Searching for football’s content business model

In the ever increasing battle to successful monetise quality content, Trinity Mirror has launched a couple of paywalled football sites.

The two sites – produced by Liverpool Echo and Middlesbrough Gazette – will be targeted at fans of Liverpool and Middlesbrough football clubs using existing staff to create the additional content.

Subscribers will be able to view “exclusive content” including “in depth analysis, additional comment, guides and opinion from well known names and additional podcasts and video”.

It’s an interesting move, but not one that I can see taking off.

Ultimately, fans are too used to getting content for free. They will simply go wherever they can consume what they want.

That being said, there is an appetite for more in-depth content somewhere – and this is something that the new network Dugout is trying to take advantage of at an elite level.

The question is can external publications compete with a club’s in-house channels to deliver this premium content?

Elite clubs are publications in their own right, often running with multiple staff in roles ranging from club journalist to videographer.

It’s more than the media now. There is a marketing value to all the media content that is produced, and the best clubs know this.

That means behind the scenes content and exclusive access has even greater value to clubs, meaning they are more than likely wanting to keep control of that themselves, and push it through their channels, rather than enabling it to go out to external publications.

There is of course always a place for impartial and objective outsiders – clubs naturally only focus on positives or at least issues that aren’t damaging to their brand.

But my inkling is that Trinity Mirror are going to struggle to get the behind the scenes content that is going to warrant a significant number of people to pay – I hope to be proved wrong.

It is a wider issue relating to sports content. There are so many sports, teams and players to consume, and now so many ways of doing so – whether it’s newspapers, radio, TV, magazine, Facebook, Instagram, Twitter, YouTube, live streaming, Snapchat, What’s App or something else.

Finding a way of successfully commercialising this resource outside a club becomes increasingly challenging.

Clubs can measure the ROI against ticket sales, merchandise and increased sponsorship.

It is an issue that journalism has been seeking the answer to since newspapers ventured online more than 10 years ago.

It was a debate that no one had the answer to during my studies all those years ago.

Another tactic Trinity Mirror have tried is launching football.london which, you guessed it, is a site dedicated to football in the capital.

It builds on the niche of local newspapers and creates a niche market within football.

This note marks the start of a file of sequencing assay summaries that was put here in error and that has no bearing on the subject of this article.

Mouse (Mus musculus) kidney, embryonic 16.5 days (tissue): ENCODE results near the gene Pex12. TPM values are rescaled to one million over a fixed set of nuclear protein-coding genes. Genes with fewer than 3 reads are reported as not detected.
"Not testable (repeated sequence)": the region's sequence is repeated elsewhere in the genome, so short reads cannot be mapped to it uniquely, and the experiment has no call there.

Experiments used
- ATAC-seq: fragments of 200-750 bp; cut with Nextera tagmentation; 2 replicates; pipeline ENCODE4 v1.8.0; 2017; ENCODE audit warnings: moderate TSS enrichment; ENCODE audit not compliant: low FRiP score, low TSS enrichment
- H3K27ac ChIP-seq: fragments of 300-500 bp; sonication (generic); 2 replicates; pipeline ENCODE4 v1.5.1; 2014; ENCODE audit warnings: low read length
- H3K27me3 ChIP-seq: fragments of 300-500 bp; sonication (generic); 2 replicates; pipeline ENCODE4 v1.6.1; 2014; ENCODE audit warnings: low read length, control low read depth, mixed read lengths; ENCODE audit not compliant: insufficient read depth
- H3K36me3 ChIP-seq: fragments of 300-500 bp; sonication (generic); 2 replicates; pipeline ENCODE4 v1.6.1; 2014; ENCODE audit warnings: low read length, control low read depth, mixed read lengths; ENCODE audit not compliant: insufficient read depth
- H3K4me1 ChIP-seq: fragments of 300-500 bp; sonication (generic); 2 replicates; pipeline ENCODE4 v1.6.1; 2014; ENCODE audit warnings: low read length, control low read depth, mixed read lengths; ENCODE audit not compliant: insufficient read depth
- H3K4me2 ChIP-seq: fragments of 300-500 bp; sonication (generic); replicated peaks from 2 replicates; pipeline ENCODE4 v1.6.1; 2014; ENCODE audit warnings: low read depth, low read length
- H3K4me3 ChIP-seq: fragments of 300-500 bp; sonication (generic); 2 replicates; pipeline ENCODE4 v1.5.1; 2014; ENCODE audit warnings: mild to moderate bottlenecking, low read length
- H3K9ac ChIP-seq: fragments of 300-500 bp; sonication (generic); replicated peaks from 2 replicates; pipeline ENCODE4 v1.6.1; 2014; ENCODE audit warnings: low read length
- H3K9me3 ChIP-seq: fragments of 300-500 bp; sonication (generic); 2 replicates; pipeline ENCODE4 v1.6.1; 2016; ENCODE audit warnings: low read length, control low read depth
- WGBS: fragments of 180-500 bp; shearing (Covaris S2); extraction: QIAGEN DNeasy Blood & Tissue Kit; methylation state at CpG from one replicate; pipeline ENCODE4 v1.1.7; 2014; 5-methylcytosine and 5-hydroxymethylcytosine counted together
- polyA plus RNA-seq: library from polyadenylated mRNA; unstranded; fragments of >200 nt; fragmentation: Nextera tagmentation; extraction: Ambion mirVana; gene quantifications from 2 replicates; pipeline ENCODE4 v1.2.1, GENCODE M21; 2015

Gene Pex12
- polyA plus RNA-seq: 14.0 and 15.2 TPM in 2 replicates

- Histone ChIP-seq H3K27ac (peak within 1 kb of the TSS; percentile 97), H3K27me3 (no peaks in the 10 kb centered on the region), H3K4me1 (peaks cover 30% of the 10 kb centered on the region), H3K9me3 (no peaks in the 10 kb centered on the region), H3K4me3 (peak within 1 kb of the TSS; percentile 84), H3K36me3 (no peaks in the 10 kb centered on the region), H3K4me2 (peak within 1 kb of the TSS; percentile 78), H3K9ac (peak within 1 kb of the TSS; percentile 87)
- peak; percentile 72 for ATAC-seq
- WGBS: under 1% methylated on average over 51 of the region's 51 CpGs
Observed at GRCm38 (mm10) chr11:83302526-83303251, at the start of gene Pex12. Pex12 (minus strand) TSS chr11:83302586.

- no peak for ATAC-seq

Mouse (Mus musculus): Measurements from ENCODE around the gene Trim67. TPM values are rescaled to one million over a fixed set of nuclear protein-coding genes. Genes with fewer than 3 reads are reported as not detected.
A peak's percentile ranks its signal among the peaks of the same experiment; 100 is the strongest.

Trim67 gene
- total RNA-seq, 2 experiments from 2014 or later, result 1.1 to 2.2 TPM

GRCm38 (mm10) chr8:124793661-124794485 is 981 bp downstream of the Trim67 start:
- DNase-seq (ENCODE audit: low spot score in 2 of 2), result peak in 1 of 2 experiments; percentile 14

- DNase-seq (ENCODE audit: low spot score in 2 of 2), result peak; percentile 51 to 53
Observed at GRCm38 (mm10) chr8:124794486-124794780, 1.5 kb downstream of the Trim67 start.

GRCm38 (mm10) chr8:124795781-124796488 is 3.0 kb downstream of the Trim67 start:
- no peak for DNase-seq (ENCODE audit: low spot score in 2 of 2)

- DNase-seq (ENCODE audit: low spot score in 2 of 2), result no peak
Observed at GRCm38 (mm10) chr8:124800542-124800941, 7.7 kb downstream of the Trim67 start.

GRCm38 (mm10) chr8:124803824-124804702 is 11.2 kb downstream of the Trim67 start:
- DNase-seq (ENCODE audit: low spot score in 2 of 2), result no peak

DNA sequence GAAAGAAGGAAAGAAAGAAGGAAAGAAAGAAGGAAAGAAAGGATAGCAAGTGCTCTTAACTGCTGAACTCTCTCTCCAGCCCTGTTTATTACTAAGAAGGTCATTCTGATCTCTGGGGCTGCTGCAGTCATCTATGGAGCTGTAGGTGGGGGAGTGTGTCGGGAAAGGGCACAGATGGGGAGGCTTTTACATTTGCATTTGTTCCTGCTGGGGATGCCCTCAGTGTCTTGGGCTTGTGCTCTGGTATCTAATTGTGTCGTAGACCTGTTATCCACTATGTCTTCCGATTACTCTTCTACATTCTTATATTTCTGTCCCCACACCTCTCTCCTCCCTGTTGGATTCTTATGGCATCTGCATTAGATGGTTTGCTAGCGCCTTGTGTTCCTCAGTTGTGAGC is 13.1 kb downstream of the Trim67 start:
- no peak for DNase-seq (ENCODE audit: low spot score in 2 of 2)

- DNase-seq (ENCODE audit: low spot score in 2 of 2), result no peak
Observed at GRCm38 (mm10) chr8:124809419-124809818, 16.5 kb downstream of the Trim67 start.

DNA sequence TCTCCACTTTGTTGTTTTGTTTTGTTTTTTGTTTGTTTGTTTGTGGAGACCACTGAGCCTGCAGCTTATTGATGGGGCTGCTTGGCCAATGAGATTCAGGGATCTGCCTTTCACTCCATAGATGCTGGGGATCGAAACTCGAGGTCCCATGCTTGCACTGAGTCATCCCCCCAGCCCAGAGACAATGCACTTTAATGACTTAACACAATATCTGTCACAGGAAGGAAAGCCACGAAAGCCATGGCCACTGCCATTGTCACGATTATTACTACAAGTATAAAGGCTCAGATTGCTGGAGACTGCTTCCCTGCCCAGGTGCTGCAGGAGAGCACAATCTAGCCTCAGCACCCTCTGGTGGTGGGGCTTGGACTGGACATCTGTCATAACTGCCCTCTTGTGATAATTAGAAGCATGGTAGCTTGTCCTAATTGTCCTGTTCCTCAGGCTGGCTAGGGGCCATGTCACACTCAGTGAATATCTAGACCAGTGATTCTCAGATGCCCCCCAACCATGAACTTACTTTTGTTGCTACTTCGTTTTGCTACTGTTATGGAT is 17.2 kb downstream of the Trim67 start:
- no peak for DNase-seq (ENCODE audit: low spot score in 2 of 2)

It’s something we at JDG have contemplated in the past – our venture at thefootypost.com, which was targeted at North West clubs, is on the back-burner at present.

But there is still something about locality that draws a niche.

Whether it works remains to be seen, but the positive is, at least the journalism industry is still looking for that answer.

Rugby League media days: The inside scoop

Ever wondered what the state of play is at a media day for a Super League club?

I recently attended events for Salford Red Devils and the Widnes Vikings and thought it might be good to give an insight into what goes on.

Ahead of the Salford press day journalists attending needed to email the club with player requests.

This has been the case for the other press days which I’ve attended on behalf of Love Rugby League and it’s a good way of avoiding a frenzy on the day.

Once we arrived in one of the club’s meeting rooms we had to wait a short while before the first players we wanted to speak to were brought through.

As well as audio interviews my colleague and editor John Davidson also did a video interview with Kris Brining which ensured there was a bit of variety when it came to the content produced.

There was also a sponsor board set up at the end of the room with the Salford Red Devils brand on which offered a good background for video interviews.

Most of the other journalists from organizations such as the Press Association and the Sun newspaper were only doing audio interviews. This might mean the final content they put out is not that interactive.

After the press day had finished we did a Facebook Live rounding up key events from the day which was a fresh approach to sharing news with people that follow the page.

It is also a great way of increasing engagement because people can comment and also rate the content.

Super League were the only other organization to share content in this way – they decided to sit two Salford players down and let the public ask them questions.

This is another good way of increasing engagement and driving traffic which could be something loverugbyleague look to do in the future.